Replace output columns that equal NaN with nodata.

       -ocols[,a|] (more a|)
              Select output columns (0 is first column).


       To convert the entire intermediate GSHHG binary data to ASCII files for
       Octave/Matlab, run

              gmt gshhg gshhs_i.b --IO_SEGMENT_MARKER=N > gshhs_i.txt

       To only get a listing of the headers for the river  data  set  at  full
       resolution, try

              gmt gshhg wdb_rivers_f.b -L > riverlisting.txt

       To  only extract lakes, excluding river-lakes, from the high resolution
       file, try

              gmt gshhg gshhs_h.b -Ee -N2 > all_lakes.txt


       None of the polygons have any name  information  associated  with  them
       (i.e.,  the metadata does not contain this information).  However, here
       are the largest polygons:

                          |ID | Landmass                   |
                          |0  | Eurasia                    |
                          |1  | Africa                     |
                          |2  | North America              |
                          |3  | South America              |
                          |4  | Antarctica  (AC  grounding |
                          |   | line)                      |
                          |5  | Antarctica (AC ice line)   |
                          |6  | Australia                  |
                          |7  | Greenland                  |
                          |8  | New Guinea                 |
                          |9  | Borneo                     |
                          |10 | Madagascar                 |
                          |11 | Baffin Island              |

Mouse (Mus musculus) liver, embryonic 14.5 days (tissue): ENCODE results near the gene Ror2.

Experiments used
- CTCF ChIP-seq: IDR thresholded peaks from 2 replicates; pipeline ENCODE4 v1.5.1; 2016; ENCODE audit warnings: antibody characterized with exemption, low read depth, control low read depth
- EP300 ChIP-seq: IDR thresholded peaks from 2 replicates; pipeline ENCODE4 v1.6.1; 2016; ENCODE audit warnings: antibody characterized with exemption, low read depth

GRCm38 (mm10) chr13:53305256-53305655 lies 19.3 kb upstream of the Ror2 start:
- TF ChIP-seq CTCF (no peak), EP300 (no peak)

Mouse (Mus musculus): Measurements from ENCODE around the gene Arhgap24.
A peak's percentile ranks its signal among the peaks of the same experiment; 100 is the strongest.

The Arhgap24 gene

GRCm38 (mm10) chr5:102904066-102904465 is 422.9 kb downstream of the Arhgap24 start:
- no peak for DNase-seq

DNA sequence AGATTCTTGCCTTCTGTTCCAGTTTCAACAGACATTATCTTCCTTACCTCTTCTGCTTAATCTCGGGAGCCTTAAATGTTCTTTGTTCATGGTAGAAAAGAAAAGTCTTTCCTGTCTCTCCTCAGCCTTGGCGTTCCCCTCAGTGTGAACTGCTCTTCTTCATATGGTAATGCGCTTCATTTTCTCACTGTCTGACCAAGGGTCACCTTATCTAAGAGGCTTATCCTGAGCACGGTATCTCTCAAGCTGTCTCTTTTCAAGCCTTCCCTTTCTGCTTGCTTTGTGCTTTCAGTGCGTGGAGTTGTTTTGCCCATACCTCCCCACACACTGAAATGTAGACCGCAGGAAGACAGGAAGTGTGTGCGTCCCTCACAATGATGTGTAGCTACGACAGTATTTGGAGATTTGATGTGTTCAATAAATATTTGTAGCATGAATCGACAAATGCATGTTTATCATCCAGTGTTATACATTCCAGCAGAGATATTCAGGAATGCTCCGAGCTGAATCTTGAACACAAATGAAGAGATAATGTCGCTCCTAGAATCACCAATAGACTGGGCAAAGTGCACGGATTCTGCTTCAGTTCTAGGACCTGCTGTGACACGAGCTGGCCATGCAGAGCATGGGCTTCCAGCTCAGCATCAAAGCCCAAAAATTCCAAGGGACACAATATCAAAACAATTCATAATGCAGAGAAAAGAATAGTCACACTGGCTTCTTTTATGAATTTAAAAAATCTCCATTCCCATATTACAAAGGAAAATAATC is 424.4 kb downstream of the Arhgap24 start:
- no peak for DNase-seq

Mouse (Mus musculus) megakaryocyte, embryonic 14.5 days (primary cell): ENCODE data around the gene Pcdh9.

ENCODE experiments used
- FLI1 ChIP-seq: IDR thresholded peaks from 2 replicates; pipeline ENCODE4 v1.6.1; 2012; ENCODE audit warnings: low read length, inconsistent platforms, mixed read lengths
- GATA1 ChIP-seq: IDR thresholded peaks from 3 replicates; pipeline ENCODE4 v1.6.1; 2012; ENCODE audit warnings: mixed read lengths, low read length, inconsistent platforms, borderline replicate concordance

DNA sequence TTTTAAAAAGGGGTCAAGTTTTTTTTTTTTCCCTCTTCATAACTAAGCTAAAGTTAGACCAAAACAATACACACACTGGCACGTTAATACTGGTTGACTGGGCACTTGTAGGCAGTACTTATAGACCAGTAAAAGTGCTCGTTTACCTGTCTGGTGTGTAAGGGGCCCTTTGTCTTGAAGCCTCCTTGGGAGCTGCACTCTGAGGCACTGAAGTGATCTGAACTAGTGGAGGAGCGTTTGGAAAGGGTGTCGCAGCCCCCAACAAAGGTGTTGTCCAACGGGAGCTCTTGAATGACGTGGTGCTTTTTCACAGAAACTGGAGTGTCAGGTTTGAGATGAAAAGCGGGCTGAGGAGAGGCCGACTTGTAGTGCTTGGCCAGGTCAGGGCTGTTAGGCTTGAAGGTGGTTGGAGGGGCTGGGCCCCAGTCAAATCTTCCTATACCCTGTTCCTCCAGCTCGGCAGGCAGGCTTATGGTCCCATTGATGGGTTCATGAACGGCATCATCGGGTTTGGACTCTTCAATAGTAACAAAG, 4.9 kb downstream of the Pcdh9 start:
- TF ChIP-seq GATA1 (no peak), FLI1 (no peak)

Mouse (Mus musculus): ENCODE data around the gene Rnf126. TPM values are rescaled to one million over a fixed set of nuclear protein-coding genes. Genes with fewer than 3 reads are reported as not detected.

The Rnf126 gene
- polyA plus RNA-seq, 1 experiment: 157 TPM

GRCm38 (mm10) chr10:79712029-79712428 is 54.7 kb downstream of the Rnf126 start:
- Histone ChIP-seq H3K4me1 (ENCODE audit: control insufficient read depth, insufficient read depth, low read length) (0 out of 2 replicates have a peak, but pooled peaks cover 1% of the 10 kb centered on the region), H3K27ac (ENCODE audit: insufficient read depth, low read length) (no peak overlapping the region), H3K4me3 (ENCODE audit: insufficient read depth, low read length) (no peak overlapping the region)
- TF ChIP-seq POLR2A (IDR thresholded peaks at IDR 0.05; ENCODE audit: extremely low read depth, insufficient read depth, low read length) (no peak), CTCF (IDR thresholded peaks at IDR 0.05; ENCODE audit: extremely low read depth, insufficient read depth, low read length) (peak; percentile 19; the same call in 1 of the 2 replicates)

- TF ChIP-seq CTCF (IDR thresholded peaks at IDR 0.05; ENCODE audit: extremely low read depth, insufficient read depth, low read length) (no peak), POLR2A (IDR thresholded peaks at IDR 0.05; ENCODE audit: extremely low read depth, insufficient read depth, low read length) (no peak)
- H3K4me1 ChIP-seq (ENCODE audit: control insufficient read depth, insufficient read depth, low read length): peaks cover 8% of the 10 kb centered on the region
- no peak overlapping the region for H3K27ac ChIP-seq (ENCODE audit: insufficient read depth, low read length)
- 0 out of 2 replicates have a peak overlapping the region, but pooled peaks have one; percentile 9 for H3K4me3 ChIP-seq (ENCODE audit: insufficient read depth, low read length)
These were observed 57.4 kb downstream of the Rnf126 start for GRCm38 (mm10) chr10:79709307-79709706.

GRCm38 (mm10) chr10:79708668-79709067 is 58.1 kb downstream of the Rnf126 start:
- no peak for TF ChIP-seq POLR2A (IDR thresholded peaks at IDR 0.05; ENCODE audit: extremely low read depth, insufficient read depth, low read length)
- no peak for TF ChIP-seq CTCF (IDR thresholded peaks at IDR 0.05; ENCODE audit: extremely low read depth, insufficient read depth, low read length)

|12 | Indonesia                  |


       Users  who  wish  to access the GSHHG or WDBII data directly from their
       custom programs should consult the gshhg.c and gshhg.h source code  and
       familiarize themselves with the data format and how various information
       flags are packed into a single 4-byte integer. While we do not maintain
       any Octave/Matlab code to read these files we are aware that both Math-
       Works and IDL have made such tools available to their users.   However,
       they  tend  not to update their code and our file structure has evolved
       considerably over time, breaking their code. Here, some general techni-
       cal  comments  on  the binary data files are given.  GSHHG: These files
       contain completely closed polygons of continents and islands (level 1),
       lakes     (level     2),     islands-in-lakes     (level     3)     and
       ponds-in-islands-in-lakes  (level  4);  a  particular  level   can   be
       extracted using the -N option. Continents are identified as the first 6
       polygons and can be extracted via the -Ic option. The IDs for the  con-
       tinents  are  Eurasia (0), Africa (1), North America (2), South America
       (3), Antarctica (4), and Australia (5). Files are sorted on  area  from
       large  to  small.   There are two sub-groups for level 2: Regular lakes